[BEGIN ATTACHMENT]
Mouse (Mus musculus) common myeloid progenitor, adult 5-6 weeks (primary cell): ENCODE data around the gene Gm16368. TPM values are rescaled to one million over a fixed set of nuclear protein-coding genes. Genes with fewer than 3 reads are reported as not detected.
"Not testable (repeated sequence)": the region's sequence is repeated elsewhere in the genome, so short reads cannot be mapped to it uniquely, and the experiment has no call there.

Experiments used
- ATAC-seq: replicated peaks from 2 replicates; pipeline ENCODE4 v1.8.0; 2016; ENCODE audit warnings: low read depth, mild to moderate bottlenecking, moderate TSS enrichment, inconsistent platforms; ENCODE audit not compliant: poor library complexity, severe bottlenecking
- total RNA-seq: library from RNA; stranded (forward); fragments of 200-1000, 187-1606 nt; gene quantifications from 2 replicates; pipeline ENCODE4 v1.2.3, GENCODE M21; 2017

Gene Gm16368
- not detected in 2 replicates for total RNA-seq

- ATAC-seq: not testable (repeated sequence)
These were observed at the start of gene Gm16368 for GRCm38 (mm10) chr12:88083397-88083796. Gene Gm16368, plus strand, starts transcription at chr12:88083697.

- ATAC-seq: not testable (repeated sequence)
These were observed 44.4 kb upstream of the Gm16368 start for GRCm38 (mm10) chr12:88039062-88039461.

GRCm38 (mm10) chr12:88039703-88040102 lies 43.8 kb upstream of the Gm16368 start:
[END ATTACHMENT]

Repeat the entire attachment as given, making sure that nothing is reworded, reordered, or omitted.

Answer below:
Mouse (Mus musculus) common myeloid progenitor, adult 5-6 weeks (primary cell): ENCODE data around the gene Gm16368. TPM values are rescaled to one million over a fixed set of nuclear protein-coding genes. Genes with fewer than 3 reads are reported as not detected.
"Not testable (repeated sequence)": the region's sequence is repeated elsewhere in the genome, so short reads cannot be mapped to it uniquely, and the experiment has no call there.

Experiments used
- ATAC-seq: replicated peaks from 2 replicates; pipeline ENCODE4 v1.8.0; 2016; ENCODE audit warnings: low read depth, mild to moderate bottlenecking, moderate TSS enrichment, inconsistent platforms; ENCODE audit not compliant: poor library complexity, severe bottlenecking
- total RNA-seq: library from RNA; stranded (forward); fragments of 200-1000, 187-1606 nt; gene quantifications from 2 replicates; pipeline ENCODE4 v1.2.3, GENCODE M21; 2017

Gene Gm16368
- not detected in 2 replicates for total RNA-seq

- ATAC-seq: not testable (repeated sequence)
These were observed at the start of gene Gm16368 for GRCm38 (mm10) chr12:88083397-88083796. Gene Gm16368, plus strand, starts transcription at chr12:88083697.

- ATAC-seq: not testable (repeated sequence)
These were observed 44.4 kb upstream of the Gm16368 start for GRCm38 (mm10) chr12:88039062-88039461.

GRCm38 (mm10) chr12:88039703-88040102 lies 43.8 kb upstream of the Gm16368 start: